Robin Lakoff (1975)
Published in the book Language and Woman's Place.
Claims that women:
- Use (super)polite forms
- Use tag questions
- Use empty adjectives
- Use direct quotation: men paraphrase more often
- Have a special lexicon: women use more words for things like colours, men for sports
- Use question intonation in declarative statements
- Speak less frequently
- Overuse qualifiers
- Apologise more
- Avoid coarse language or expletives
- Use indirect commands and requests
- Use more intensifiers
- Lack a sense of humour.
Zimmerman and West (1975)
men are more likely to interrupt than women
- Found in 11 conversations between men and women, men used 46 interruptions, but women only two.
- Beattie - men and women interrupt more or less frequently. His findings not quoted as much as other study.
Pamela Fisherman (1983)
Interaction: the Work Women Do
Argues that conversation between the sexes sometimes fails, not because of anything inherent in the way women talk, but because of how men respond, or don't respond.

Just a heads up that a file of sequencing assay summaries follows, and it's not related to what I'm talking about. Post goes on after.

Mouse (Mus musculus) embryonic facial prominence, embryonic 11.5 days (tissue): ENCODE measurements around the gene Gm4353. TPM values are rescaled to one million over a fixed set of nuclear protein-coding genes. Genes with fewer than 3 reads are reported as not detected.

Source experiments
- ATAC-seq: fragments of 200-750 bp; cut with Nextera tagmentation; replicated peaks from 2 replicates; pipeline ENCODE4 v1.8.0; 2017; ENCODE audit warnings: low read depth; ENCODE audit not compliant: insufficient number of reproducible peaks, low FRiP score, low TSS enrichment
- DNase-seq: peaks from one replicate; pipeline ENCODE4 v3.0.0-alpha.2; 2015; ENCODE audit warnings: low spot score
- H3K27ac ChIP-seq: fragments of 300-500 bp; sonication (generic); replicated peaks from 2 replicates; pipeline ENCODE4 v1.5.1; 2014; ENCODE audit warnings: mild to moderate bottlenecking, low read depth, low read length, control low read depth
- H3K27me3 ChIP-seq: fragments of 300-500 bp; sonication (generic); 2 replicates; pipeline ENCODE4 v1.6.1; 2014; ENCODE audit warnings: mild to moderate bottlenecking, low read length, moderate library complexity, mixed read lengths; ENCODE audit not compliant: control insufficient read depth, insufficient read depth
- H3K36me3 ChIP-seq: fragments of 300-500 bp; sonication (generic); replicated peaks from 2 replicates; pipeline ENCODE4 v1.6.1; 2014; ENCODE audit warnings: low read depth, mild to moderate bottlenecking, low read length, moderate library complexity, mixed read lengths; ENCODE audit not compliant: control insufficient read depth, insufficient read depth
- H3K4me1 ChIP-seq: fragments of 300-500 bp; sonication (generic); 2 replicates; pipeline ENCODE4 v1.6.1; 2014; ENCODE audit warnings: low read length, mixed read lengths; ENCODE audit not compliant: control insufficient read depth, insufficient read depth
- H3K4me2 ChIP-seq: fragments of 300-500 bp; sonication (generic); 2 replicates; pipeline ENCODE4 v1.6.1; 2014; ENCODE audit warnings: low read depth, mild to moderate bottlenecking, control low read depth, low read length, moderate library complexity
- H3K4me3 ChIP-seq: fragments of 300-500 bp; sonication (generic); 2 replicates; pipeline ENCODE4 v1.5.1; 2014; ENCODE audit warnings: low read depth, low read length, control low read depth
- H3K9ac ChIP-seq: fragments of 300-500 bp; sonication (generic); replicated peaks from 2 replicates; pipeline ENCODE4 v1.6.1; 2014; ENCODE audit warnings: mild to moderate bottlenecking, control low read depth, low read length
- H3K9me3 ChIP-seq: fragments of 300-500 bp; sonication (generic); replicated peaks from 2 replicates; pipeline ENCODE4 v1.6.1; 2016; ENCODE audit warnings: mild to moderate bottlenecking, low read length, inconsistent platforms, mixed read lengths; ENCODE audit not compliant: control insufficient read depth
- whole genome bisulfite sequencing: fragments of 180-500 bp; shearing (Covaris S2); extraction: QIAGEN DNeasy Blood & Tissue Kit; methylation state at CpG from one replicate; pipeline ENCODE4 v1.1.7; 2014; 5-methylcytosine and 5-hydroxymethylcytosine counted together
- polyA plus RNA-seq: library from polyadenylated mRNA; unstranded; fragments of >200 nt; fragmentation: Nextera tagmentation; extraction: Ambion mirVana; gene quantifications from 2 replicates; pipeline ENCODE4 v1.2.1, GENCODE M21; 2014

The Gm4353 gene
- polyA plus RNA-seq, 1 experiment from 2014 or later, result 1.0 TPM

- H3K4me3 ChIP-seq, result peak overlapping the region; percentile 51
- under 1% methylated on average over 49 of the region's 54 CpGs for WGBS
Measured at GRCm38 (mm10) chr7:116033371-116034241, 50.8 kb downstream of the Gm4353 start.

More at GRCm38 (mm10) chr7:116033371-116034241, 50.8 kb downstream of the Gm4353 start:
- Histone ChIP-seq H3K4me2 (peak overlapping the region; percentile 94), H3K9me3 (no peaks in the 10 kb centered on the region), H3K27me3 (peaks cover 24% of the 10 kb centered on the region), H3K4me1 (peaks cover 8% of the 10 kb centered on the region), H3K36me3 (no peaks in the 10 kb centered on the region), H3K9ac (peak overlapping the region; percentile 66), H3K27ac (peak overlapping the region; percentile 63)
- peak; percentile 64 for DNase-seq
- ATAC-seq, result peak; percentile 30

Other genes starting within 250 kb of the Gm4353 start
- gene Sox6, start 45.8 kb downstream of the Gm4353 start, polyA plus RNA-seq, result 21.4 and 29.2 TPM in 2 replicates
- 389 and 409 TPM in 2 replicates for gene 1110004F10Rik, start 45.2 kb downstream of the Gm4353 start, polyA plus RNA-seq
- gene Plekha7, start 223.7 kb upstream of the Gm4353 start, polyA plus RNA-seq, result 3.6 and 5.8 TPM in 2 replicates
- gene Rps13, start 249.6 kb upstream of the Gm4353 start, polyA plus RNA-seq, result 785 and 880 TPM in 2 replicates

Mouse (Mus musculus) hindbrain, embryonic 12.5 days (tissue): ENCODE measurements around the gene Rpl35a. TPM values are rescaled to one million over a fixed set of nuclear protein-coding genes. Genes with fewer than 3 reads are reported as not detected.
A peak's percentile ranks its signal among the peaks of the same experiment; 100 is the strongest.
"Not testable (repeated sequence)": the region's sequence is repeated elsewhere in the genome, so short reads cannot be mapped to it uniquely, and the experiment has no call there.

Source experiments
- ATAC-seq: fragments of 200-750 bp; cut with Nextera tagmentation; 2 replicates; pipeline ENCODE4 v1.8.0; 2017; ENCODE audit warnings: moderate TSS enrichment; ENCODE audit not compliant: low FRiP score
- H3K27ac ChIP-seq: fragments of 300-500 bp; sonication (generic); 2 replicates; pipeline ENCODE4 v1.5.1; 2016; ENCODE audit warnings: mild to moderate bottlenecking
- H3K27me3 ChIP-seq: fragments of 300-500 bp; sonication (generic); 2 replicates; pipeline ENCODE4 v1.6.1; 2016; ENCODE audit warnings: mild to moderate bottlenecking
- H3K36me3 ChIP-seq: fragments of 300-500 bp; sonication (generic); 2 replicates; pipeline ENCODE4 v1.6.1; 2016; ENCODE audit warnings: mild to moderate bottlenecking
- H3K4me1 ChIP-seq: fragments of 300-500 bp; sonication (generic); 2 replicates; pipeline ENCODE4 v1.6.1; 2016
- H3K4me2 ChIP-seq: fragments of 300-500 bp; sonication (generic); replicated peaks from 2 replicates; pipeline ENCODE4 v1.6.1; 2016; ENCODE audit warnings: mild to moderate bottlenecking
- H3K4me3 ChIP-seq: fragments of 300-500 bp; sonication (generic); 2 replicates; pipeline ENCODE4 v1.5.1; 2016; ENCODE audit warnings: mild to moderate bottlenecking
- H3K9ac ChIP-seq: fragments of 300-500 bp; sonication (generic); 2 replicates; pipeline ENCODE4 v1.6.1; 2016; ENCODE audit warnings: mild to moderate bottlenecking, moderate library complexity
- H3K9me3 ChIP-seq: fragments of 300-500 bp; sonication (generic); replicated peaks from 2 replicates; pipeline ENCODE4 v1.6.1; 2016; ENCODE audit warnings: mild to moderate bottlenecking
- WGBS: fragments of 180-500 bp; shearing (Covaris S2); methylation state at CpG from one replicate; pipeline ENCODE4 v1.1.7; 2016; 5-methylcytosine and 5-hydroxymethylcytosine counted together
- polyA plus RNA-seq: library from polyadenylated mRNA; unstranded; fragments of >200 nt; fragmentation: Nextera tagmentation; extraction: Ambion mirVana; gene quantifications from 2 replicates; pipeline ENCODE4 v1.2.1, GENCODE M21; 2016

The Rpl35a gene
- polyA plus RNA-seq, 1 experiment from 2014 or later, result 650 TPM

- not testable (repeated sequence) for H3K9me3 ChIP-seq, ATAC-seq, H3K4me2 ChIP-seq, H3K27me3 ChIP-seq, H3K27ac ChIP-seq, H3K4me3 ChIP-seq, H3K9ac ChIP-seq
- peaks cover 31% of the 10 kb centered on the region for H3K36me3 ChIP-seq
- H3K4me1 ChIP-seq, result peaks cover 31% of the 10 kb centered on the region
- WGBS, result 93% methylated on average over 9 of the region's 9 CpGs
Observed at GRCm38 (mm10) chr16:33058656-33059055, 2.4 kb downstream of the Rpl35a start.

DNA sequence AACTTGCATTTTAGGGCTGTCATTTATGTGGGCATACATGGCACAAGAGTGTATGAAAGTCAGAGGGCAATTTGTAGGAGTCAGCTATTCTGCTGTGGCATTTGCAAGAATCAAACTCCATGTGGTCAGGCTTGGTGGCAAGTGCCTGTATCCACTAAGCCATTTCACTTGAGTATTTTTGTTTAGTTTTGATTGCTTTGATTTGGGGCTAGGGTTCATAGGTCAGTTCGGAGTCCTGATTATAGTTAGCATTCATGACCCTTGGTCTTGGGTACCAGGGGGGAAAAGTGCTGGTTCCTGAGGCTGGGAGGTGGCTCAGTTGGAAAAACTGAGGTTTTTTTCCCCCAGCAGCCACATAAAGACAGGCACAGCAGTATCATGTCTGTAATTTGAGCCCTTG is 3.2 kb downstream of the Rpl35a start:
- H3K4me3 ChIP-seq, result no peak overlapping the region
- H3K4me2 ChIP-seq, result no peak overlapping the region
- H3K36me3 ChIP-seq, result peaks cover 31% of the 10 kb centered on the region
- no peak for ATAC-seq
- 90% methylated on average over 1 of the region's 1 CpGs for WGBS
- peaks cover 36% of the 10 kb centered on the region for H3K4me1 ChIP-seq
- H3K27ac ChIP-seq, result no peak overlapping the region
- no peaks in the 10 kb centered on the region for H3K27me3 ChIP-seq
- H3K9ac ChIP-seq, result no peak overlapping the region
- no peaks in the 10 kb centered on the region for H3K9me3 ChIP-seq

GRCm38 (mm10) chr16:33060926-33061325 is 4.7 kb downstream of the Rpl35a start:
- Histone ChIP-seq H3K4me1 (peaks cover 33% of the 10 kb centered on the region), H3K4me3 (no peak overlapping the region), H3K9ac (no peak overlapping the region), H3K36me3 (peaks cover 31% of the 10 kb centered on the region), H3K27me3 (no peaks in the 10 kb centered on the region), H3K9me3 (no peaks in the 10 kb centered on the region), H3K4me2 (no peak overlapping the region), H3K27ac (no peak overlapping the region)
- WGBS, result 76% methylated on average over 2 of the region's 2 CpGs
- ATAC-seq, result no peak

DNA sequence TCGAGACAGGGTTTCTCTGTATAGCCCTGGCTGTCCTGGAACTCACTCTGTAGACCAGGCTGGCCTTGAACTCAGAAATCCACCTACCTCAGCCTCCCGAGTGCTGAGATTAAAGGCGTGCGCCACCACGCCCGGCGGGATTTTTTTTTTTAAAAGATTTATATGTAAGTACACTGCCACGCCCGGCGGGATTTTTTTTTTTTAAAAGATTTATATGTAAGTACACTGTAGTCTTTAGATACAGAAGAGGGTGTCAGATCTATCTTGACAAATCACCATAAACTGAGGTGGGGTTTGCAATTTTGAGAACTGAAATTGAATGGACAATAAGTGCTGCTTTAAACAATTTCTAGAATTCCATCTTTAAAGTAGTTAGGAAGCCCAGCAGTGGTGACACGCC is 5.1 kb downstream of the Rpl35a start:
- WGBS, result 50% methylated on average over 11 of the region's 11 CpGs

You Just Don't Understand
Status vs. Support
Independence vs. Intimacy
Advice vs. Understanding
Information vs. Feelings
Orders vs. Proposals
Conflict vs. Compromise
Found that men were less likely and women more likely to use the prestige pronunciation of certain speech sounds
- Asked people, in various different situations and social classes, to read a passage.
- E.g. verbs ending in -ing, to see whether they dropped the 'g.'
- Women tended towards hypercorrectness, overt prestige, above that of their observed social class.
- Men would often use a low prestige pronunciation - seeking covert prestige by appearing “tough” or “down to earth”.
Argues that all-woman conversation can fall into one of the following categories:
- HOUSE TALK - is the exchange of information and resources connected with the female role as an occupation.
- SCANDAL - judging the behaviour of others, women in particular. Usually made in terms of domestic morality.
- BITCHING - the overt expression of women’s anger at their restricted role and inferior status. They express this in private and to other women only. Not expecting change, just want their anger to be understood.
- CHATTING - the most intimate form of gossip.
Women have been instructed in the proper ways of talking just as they have been instructed in the proper ways of dressing
- “Feminine” kinds of behaviour.
- “Verbal hygiene”.